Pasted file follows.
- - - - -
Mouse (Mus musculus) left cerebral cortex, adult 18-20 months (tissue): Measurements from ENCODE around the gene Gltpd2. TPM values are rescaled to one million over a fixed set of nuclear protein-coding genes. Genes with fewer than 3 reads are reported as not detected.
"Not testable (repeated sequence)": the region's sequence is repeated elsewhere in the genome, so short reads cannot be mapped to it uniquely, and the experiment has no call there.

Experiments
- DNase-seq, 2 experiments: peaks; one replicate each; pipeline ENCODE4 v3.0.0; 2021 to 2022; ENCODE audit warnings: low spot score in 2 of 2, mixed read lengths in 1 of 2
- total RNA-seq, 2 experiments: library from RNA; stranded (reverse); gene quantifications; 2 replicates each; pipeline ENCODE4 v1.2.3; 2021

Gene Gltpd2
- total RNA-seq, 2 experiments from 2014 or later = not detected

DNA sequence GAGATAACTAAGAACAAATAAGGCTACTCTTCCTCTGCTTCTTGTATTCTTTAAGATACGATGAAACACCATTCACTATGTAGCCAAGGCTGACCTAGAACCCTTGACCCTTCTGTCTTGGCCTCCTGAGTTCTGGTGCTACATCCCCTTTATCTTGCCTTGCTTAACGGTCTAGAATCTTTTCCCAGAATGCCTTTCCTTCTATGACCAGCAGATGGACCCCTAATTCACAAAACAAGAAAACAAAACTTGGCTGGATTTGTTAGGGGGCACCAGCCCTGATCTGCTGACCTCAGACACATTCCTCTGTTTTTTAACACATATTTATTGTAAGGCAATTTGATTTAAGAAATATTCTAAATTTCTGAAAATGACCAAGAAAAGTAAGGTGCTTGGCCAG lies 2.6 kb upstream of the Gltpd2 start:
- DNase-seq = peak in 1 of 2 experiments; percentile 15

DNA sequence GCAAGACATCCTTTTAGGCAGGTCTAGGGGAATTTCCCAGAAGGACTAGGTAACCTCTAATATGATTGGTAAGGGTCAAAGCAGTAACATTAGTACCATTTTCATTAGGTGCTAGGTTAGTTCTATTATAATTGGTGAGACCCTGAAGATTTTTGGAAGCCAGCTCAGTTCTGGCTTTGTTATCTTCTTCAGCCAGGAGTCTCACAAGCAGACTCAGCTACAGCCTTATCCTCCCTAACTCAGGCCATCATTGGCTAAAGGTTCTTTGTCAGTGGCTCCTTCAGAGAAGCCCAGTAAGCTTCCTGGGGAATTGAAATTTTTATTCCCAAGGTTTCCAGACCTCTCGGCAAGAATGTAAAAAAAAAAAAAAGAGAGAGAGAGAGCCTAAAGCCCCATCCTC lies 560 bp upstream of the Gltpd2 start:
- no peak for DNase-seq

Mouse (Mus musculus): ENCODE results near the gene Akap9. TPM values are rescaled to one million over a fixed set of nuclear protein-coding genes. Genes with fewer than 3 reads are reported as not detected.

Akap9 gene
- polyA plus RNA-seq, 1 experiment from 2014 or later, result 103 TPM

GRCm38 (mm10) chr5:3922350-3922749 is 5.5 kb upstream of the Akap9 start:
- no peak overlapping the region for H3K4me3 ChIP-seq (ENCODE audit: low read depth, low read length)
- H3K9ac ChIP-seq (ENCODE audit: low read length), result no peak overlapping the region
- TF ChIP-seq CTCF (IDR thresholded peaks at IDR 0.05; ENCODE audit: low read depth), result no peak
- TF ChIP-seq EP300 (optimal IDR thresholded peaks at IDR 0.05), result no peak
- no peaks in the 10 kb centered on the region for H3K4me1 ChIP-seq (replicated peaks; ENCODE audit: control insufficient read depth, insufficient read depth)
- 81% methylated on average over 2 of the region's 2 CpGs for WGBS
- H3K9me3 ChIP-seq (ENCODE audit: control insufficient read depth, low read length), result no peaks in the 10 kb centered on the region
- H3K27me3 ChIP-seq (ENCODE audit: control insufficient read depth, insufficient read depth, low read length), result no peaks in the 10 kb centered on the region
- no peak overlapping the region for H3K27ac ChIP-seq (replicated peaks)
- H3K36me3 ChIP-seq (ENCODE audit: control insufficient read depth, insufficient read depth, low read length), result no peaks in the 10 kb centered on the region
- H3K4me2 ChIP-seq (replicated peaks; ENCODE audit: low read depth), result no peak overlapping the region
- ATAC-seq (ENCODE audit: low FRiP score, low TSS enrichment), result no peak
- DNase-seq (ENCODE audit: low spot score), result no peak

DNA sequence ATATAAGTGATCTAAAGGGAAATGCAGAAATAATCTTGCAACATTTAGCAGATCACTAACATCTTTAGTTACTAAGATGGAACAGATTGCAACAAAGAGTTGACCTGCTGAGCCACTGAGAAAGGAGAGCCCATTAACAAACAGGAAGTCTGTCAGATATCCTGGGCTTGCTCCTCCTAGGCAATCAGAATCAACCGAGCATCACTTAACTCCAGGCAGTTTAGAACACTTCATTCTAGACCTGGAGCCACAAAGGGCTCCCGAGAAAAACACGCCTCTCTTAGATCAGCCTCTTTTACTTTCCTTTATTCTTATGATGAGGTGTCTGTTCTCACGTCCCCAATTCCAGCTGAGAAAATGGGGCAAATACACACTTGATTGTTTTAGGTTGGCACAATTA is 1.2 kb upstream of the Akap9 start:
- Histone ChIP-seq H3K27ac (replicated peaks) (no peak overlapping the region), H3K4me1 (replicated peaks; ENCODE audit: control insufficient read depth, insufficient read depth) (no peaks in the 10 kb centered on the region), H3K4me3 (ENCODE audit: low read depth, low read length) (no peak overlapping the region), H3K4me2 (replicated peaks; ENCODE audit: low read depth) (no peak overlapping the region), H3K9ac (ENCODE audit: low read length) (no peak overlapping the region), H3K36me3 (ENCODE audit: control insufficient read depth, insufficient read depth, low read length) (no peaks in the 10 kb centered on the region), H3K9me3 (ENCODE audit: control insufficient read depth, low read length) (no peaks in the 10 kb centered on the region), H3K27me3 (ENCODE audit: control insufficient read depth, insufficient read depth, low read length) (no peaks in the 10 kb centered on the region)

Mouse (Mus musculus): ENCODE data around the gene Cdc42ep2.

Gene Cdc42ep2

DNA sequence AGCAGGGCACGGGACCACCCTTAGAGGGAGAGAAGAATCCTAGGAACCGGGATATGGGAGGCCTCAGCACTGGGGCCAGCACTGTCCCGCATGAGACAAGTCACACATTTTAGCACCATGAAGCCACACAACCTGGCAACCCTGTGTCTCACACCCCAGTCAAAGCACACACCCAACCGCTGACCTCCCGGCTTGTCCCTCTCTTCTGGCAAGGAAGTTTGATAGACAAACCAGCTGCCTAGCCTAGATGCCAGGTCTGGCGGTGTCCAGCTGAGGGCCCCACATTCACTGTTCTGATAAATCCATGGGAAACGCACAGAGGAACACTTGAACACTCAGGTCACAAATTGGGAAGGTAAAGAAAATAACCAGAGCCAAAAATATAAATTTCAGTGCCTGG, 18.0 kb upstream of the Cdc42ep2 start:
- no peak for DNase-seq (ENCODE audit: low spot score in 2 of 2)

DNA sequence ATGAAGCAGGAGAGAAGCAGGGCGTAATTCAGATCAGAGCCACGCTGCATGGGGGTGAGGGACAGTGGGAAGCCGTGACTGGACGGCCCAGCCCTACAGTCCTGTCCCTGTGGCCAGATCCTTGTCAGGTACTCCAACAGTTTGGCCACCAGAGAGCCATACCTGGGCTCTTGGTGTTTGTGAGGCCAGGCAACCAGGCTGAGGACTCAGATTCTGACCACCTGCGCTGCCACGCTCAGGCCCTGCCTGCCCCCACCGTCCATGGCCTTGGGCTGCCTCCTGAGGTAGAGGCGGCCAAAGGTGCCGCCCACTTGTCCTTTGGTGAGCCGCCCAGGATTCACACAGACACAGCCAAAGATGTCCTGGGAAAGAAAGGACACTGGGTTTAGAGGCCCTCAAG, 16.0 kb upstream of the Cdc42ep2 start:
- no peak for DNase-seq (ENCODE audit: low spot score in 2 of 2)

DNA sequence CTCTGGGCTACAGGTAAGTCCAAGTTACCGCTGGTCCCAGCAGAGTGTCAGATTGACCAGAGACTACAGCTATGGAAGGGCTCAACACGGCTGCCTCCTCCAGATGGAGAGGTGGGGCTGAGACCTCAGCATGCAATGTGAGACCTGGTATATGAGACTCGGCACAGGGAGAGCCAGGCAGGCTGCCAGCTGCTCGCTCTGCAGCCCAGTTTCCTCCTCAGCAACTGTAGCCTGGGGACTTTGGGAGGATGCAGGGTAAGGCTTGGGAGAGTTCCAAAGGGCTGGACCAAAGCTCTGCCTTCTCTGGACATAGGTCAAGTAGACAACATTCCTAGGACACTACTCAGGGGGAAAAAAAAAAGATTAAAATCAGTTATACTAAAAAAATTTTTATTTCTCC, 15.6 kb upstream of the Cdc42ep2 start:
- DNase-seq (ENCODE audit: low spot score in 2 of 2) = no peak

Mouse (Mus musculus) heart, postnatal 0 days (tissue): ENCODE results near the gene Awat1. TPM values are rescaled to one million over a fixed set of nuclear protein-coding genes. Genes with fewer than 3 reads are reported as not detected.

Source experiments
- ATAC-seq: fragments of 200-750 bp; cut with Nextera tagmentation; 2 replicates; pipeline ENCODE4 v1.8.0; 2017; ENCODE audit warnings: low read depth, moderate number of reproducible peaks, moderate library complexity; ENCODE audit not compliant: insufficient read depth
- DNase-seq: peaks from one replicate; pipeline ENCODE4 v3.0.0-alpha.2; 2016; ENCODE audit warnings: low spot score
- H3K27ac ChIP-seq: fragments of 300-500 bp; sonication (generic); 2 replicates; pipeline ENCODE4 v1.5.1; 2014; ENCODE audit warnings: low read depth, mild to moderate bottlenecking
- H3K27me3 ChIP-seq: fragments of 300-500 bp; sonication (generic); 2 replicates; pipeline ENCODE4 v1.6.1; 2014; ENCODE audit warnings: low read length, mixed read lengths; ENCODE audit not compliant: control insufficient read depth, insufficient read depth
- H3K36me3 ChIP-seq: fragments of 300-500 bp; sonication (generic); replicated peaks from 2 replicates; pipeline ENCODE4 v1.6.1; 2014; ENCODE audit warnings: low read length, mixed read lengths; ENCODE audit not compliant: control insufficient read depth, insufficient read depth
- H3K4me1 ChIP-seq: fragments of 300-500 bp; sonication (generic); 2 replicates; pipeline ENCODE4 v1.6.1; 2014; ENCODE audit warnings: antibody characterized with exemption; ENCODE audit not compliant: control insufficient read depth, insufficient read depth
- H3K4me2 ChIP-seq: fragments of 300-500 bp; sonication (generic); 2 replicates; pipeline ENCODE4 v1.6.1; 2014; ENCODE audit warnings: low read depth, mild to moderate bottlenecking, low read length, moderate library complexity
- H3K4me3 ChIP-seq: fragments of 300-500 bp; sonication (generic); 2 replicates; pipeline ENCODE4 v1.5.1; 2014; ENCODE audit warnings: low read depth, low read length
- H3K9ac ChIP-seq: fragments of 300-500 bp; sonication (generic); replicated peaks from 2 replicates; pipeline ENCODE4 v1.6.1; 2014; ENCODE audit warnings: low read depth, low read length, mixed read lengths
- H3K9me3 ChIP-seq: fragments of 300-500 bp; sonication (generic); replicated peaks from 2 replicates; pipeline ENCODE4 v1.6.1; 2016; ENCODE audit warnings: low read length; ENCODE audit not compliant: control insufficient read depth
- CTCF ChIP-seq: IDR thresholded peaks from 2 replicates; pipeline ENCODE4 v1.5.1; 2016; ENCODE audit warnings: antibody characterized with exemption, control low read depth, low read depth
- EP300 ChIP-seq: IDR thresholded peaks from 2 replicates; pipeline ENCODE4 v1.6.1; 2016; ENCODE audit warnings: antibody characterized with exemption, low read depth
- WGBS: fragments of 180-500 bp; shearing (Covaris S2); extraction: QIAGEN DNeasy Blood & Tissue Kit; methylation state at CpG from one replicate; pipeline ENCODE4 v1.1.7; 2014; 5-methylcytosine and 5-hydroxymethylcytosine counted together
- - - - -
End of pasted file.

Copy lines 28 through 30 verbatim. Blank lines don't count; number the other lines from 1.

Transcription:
- DNase-seq (ENCODE audit: low spot score), result no peak

DNA sequence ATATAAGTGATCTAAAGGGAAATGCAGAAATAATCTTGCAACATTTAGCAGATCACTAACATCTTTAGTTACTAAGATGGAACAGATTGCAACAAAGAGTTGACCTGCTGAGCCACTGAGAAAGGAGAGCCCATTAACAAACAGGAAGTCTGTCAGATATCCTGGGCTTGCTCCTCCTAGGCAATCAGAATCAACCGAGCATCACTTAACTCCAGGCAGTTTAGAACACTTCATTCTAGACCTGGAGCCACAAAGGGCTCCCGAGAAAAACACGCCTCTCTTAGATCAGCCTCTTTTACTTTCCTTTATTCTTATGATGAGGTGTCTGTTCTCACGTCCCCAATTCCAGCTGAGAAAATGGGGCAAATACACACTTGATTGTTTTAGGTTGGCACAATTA is 1.2 kb upstream of the Akap9 start:
- Histone ChIP-seq H3K27ac (replicated peaks) (no peak overlapping the region), H3K4me1 (replicated peaks; ENCODE audit: control insufficient read depth, insufficient read depth) (no peaks in the 10 kb centered on the region), H3K4me3 (ENCODE audit: low read depth, low read length) (no peak overlapping the region), H3K4me2 (replicated peaks; ENCODE audit: low read depth) (no peak overlapping the region), H3K9ac (ENCODE audit: low read length) (no peak overlapping the region), H3K36me3 (ENCODE audit: control insufficient read depth, insufficient read depth, low read length) (no peaks in the 10 kb centered on the region), H3K9me3 (ENCODE audit: control insufficient read depth, low read length) (no peaks in the 10 kb centered on the region), H3K27me3 (ENCODE audit: control insufficient read depth, insufficient read depth, low read length) (no peaks in the 10 kb centered on the region)